How to Become a Product Manager

Many aspire to become product managers, and yet very few actually do anything to become one.  I gather it’s because most of us think that it’s very difficult (if not impossible) to perform the job of any given profession until we have acquired the title.  But what if the only way to really become one is by demonstrating to the world that you are capable of doing the job before you get the title?

Finally, the best thing you can do to become a product manager is build products. You don’t have to be a PM within a company to do that — you can work on your own side projects and build skills needed to be PM — from ideation, doing customer research, prioritizing requirements for an MVP, designing and building the MVP, marketing, showing it to customers, getting feedback and growing the product. The products you build need not be world-changing — but they will help you learn the art of building a product from scratch and dealing with tonnes of ambiguity. After building the product — showcase it to the world. What if the product fails? No problem, you would have learned some valuable lessons from its failure. Share your journey with others. Ask them for feedback. An easy way to do this is to write about your experience or capturing it in a portfolio. These are great ways to showcase your product journey to teams hiring PMs.

Read this Medium article in full here.

Blogs over Books

Is there a future for the publication industry?

That’s one loaded question that certainly cannot be answered in a short, single post.  But here’s how Ben Thompson makes a case for why (and how) the blog has taken over the book and is the future of communication for the masses.

To put it another way, at least in my experience, the lowly blog has fully disrupted the mighty book: the former was long thought to be an inferior alternative, or at best, a complementary piece for an author looking to drum up an audience; slowly but surely, though, the tools have gotten better, everything from social media for marketing to Stripe for payments to WordPress for publishing to tools like Memberful for subscriber management. It became increasingly apparent, to me anyways, that while books remained a fantastic medium for stories, both fiction and non, blogs were not only good enough, they were actually better for ideas closely tied to a world changing far more quickly than any book-related editorial process can keep up with.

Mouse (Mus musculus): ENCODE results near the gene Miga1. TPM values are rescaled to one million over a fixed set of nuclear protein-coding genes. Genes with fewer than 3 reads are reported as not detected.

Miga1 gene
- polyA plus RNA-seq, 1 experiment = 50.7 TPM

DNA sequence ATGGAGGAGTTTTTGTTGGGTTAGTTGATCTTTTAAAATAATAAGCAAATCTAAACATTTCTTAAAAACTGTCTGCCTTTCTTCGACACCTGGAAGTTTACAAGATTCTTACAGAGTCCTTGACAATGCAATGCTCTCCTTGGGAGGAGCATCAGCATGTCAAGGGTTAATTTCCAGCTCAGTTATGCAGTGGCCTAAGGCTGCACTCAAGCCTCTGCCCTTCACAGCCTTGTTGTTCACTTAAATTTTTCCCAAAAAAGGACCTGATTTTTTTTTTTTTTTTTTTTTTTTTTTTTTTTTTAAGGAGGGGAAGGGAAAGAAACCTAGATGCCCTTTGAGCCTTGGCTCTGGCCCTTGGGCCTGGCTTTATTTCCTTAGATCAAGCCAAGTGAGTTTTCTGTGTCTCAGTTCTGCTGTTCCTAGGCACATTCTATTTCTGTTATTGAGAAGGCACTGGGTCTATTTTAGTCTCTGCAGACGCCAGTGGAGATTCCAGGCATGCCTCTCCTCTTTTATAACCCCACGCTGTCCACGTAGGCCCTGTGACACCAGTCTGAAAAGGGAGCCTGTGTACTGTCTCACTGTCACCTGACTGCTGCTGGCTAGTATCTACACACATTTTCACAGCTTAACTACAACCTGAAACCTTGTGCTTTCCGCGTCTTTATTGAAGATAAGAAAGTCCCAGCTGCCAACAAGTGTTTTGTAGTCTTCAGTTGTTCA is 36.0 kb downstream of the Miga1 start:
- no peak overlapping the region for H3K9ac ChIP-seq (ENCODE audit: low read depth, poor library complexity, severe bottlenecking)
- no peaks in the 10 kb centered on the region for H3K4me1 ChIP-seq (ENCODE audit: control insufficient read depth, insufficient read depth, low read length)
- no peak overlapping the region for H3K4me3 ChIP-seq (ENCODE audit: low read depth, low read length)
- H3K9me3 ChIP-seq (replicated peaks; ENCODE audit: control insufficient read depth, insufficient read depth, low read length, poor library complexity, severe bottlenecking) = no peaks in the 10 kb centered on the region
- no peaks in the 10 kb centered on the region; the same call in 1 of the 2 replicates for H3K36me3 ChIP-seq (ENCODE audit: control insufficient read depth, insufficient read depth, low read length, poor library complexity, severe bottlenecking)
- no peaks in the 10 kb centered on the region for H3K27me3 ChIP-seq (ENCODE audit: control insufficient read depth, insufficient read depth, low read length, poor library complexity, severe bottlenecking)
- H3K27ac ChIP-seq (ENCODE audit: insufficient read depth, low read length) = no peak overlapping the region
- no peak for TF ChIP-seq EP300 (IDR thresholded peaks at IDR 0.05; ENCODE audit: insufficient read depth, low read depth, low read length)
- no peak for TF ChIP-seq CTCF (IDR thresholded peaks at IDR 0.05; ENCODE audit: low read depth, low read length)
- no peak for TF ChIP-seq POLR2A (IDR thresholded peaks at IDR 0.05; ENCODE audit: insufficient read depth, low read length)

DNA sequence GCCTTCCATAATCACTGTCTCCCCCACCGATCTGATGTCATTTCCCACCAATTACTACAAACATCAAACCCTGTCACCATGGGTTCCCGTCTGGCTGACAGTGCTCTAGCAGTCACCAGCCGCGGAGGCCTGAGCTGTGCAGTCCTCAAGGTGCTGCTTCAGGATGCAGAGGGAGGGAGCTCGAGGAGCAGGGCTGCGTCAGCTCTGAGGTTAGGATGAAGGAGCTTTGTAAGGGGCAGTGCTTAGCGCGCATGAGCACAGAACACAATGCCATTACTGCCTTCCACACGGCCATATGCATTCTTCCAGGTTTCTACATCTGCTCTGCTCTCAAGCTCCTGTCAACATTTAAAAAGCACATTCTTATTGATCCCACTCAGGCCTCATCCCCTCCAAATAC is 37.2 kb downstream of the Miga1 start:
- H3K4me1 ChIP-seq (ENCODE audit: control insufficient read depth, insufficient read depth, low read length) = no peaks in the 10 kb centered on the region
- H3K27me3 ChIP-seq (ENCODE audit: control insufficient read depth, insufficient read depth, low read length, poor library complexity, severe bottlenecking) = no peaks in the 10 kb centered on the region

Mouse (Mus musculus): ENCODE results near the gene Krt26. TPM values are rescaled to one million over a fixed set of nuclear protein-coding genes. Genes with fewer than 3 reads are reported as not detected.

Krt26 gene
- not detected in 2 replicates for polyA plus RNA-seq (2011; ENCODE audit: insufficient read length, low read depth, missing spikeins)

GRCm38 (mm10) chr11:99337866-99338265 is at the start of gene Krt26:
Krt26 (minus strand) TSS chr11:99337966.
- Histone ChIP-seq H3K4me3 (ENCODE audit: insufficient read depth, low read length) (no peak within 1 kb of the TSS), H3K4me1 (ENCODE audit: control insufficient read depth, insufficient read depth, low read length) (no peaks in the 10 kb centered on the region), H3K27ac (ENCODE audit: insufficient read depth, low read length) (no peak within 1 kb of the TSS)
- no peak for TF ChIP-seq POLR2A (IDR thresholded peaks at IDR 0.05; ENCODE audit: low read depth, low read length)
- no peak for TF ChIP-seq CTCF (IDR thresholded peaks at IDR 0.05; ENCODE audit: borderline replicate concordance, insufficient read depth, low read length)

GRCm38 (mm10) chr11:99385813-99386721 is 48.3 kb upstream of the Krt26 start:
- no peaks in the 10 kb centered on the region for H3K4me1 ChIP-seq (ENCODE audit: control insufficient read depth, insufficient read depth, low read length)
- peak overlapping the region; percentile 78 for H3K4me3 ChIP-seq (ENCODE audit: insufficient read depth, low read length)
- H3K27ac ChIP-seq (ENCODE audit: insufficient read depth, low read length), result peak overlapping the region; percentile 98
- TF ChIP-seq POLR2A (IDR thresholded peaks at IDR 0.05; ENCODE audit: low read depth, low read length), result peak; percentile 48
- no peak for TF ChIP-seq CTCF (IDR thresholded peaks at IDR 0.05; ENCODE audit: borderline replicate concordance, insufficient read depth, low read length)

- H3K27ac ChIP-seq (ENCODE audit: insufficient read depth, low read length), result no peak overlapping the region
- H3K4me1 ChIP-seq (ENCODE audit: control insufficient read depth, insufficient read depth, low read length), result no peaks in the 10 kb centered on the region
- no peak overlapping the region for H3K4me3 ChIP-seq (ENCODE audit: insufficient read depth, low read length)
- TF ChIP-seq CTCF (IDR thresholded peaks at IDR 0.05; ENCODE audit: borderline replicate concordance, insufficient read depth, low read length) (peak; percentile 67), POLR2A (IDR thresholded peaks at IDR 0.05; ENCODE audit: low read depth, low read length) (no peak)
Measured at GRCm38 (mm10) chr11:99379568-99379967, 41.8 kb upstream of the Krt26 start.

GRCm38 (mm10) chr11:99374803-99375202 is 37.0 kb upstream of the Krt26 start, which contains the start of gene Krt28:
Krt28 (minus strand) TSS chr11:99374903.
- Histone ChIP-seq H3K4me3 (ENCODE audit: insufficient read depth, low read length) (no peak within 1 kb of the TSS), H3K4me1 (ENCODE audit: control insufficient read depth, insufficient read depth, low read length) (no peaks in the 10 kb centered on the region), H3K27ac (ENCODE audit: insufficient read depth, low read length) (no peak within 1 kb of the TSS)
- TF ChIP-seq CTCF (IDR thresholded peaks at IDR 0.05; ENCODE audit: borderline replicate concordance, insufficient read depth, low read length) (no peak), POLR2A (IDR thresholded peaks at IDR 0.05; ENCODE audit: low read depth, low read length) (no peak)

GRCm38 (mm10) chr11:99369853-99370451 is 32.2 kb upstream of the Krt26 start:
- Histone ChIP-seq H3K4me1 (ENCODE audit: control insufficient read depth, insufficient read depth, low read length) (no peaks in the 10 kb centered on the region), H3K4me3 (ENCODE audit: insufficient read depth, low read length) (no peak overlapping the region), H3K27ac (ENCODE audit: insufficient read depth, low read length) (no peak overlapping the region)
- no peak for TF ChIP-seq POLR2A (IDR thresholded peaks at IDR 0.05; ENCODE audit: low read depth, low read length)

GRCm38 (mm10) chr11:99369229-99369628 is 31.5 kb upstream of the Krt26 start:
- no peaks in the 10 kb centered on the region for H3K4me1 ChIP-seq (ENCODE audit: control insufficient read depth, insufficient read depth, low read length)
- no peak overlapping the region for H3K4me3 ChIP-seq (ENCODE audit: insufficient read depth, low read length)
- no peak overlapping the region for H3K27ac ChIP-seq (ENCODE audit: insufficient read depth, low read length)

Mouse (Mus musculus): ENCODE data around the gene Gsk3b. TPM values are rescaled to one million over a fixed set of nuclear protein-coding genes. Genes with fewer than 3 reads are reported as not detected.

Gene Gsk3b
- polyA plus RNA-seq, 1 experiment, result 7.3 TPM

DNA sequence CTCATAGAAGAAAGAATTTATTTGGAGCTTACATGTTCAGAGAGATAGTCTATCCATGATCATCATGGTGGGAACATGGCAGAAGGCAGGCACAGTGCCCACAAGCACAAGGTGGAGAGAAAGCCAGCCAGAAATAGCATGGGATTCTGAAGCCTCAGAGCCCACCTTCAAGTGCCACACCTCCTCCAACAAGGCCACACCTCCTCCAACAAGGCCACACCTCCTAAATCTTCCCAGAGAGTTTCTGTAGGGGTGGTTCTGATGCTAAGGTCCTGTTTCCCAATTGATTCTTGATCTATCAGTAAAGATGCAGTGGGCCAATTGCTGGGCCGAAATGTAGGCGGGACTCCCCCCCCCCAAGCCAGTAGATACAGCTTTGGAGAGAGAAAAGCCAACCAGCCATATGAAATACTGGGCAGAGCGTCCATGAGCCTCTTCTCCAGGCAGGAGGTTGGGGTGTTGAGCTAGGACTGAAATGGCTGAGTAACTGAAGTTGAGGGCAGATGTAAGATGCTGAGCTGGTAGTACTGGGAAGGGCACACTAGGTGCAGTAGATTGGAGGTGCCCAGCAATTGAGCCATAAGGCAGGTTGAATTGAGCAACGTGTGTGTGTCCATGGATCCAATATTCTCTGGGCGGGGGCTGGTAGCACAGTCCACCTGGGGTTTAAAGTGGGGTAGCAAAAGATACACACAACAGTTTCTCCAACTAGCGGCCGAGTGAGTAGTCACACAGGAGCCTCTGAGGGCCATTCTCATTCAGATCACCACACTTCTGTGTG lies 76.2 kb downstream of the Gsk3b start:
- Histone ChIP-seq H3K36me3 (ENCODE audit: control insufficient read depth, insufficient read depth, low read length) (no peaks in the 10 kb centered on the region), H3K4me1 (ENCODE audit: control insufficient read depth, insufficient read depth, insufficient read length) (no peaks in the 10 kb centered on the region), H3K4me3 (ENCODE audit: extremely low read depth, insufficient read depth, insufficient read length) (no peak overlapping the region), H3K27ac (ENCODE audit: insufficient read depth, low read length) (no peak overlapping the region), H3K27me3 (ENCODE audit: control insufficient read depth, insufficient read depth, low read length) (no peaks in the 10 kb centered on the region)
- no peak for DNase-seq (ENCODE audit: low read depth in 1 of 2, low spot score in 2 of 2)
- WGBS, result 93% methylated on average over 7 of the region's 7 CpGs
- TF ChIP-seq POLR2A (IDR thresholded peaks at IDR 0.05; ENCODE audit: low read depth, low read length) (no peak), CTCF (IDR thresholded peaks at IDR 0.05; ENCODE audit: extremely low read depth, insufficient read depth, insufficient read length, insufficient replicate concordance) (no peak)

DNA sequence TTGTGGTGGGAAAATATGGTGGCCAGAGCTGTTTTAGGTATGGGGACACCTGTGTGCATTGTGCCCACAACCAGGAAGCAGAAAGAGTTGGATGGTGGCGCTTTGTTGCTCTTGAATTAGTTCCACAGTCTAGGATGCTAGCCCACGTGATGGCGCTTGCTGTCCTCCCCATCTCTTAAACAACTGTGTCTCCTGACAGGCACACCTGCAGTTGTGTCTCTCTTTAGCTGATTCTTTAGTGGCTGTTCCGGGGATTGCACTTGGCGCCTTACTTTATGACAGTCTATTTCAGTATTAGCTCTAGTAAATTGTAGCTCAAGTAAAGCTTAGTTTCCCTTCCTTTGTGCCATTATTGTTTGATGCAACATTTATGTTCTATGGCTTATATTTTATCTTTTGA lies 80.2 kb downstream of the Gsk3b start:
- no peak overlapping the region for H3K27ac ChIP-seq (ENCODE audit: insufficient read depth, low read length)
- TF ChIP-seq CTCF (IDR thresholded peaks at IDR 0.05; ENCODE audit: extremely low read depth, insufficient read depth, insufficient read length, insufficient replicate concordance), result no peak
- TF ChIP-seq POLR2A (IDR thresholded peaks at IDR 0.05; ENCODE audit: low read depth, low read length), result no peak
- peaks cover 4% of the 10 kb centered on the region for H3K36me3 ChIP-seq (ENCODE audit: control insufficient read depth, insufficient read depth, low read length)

Read in full here.

Marketing Technology and Israel

I have never really thought of Israel as an industry leader in marketing technology. After all, there is already so much we hear about and associate with this nation that it just never occurred to me to see it as a hub of some of the most prominent marketing technology startups in the world (see this map).

At the heat of this army of marketing tech startups is:

Content marketing.

Just what is it, and why is it such a buzz word? Does it still work? Should aspiring marketers care about it at all?

Content marketing allows businesses to build customer relations, showcase industry expertise and draw consumers to their websites and social media pages. In 2015, 88 percent of B2B marketers employed content marketing, and 76 percent of those companies planned to increase the amount of content they produce going forward. In addition, a recent survey of marketing professionals showed 21 percent felt content marketing would have the greatest commercial impact in 2016, which was more than 5 percent higher than any other marketing activity.

Read in full here.

Content Strategy

We live in a day and age flooded by information and data.  As I sit down to write this post (and as you are scrolling down this page), our inboxes are ringing with notifications of new messages while our Google News feeds are being updated with news from all over the world every second.  There has never been a time when so much information was made accessible to so many people with such ease, and many of us don’t even stop to think how we have gotten here.  Just a little over a decade ago, most of the tech giants that dominate (and basically control) our lives did not even exist.

With the advent of this information-ridden era, we have welcomed in a new discreet challenge — in fact, so discreet that many of us don’t even think this is really an issue.  The challenge is now on us to figure out just what information to take in (or toss out) and just how to do so.  When there is simply so much just floating around the web (most of the time, free of charge, accessible to all), where do we even begin?

Content strategy is about answering that question.  Specifically, it is about how to navigate the web space in order to filter through the massive amount of data to extract the things we want so that we might put that piece of info (data) to work.  That is, a good strategist is a tech-savvy, fast-learning, information architect who does all this quickly and accurately in visually appealing manners.

Not sure if that’s really what a content strategist does? Don’t just take my word for it — here is what some others have to say:

Karen McGrane defines content strategy as:

helping the world understand what makes the web different from print and how we fully take advantage of this new medium. It’s exciting! It’s Gutenberg-level stuff.

According to another content strategist Brigid Auchettl (emphasis added):